Instructor: Ted Alpher
Director, Stanford Math Circle
Lead Mathematics Instructor, Online High School of Stanford University
Theodore Alper has worked at Education Program for Gifted Youth for the past 16 years as an instructor in secondary mathematics, university mathematics, and java programming. He was the head coach for the San Francisco Bay Area teams in the American Regions Mathematics League from 1995-2006, coaching them to four national championships. He founded the Polya Mathematics Competition, which ran at Stanford in the 1990s, has been an instructor at the Berkeley Math Circle, and is the current director of the Stanford Math Circle. He is the author of papers on foundations of measurement in mathematical psychology and a coauthor of papers on the use of technology in mathematics education.
His awards include the Samuel Greitzer Distinguished Coaching Award from the American Regions Mathematics League, the Edith May Sliffe award for distinguished middle school mathematics teaching from the Mathematical Association of America, and the Young Investigator of the Year Award from the Society for Mathematical Psychology.
Mr. Alper’s undergraduate degree in mathematics is from Harvard University, and he has an M.S. in mathematics from Stanford University.
Instructor: Philip Yasskin
Associate Professor at Texas A&M University; Founder and Co-director of TAMU Math Circle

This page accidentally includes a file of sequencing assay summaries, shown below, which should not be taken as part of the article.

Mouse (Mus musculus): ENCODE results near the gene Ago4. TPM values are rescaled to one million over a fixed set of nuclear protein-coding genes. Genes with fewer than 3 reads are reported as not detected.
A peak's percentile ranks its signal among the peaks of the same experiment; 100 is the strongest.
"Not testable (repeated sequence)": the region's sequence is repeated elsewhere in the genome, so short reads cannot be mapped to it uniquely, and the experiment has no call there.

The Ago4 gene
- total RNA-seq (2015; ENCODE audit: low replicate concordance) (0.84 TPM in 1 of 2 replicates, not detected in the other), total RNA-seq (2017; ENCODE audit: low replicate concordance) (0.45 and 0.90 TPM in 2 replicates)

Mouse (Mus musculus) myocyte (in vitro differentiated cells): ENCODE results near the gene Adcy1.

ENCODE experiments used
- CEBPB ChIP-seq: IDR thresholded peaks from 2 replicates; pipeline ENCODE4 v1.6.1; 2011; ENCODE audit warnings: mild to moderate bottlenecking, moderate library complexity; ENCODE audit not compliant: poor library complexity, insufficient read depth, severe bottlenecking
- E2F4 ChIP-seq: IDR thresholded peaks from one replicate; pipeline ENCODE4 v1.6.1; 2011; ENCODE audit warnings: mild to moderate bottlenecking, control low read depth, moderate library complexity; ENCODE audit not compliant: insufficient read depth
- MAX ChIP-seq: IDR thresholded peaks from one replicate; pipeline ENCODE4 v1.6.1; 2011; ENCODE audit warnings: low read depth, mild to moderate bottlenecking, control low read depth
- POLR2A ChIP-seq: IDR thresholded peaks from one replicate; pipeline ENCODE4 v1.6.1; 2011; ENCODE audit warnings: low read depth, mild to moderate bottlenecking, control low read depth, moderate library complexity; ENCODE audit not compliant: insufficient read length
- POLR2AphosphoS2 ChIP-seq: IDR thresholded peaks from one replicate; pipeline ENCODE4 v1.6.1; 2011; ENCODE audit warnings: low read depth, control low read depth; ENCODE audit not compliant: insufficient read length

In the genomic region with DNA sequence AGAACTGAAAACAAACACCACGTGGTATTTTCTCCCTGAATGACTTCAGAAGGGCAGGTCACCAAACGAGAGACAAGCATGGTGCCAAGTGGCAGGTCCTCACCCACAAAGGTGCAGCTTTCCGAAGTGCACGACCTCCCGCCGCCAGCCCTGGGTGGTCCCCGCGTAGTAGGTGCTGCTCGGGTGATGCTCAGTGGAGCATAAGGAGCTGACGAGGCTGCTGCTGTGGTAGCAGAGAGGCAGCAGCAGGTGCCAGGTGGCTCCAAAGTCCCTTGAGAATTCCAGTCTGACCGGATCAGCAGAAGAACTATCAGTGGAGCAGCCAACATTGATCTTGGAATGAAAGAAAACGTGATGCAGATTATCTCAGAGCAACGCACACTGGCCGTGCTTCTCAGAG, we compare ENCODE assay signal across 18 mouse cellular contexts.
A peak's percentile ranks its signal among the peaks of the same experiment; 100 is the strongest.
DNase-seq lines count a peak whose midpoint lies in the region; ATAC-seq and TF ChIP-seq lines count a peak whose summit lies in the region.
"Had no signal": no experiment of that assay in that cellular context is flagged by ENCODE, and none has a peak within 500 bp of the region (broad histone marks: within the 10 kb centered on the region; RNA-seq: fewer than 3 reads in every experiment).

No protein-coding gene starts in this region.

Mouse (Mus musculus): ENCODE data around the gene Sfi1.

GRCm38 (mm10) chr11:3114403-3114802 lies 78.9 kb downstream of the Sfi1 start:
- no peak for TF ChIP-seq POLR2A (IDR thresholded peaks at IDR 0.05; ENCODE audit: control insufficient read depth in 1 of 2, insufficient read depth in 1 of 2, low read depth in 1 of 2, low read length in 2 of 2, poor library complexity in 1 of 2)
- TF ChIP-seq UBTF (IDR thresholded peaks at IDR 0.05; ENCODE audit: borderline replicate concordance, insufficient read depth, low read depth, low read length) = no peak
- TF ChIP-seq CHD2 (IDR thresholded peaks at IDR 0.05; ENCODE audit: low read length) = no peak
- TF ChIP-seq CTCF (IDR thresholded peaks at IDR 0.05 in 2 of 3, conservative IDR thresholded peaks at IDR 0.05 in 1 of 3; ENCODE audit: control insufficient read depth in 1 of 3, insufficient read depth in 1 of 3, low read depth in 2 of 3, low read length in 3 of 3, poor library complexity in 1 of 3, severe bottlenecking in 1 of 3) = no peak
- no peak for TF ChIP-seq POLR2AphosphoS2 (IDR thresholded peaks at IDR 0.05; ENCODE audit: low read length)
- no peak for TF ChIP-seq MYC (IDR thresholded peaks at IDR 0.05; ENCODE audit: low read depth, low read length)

Phil Yasskin is the Associate Professor of Mathematics at Texas A&M University.
He runs the Summer Educational Enrichment in Math (SEE-Math) program for gifted middle school students, and is the founder of TAMU Math Circle. Phil has obtained multiple awards on his excellent works for K-12 outreach program, and he also works on a National Science Foundation Program to support school teachers on Science and Math.
His research and scholarly interests include:
Applications of Computer Algebra Systems
Technology in STEM Education
Enhancement of K-12 Education
Outreach to K-12 Education
This class will utilize techniques from US-style Math Circles and Julia Robinson Math Festivals to explore topics in mathematics outside the standard curriculum.
Math Circles stress collaboration, abstract reasoning and generalization -- essential skills for higher mathematics -- over rote memorization and competition. Students will work on open-ended problems that develop mathematical insight and the ability to communicate mathematical ideas to one another. In the process, they will learn techniques of proof (contradiction, induction, etc.) and for finding a proof (simplify the problem, work backwards, etc.).
Students will also be trained to serve as table-leaders for a larger Julia Robinson Math Festival to be held on the last day of class, guiding other students in their own explorations.